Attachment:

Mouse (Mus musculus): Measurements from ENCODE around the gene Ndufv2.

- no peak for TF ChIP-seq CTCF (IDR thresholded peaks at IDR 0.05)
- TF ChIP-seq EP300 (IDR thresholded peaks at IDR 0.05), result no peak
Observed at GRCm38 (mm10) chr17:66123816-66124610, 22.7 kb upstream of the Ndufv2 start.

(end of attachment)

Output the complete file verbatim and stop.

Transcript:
Mouse (Mus musculus): Measurements from ENCODE around the gene Ndufv2.

- no peak for TF ChIP-seq CTCF (IDR thresholded peaks at IDR 0.05)
- TF ChIP-seq EP300 (IDR thresholded peaks at IDR 0.05), result no peak
Observed at GRCm38 (mm10) chr17:66123816-66124610, 22.7 kb upstream of the Ndufv2 start.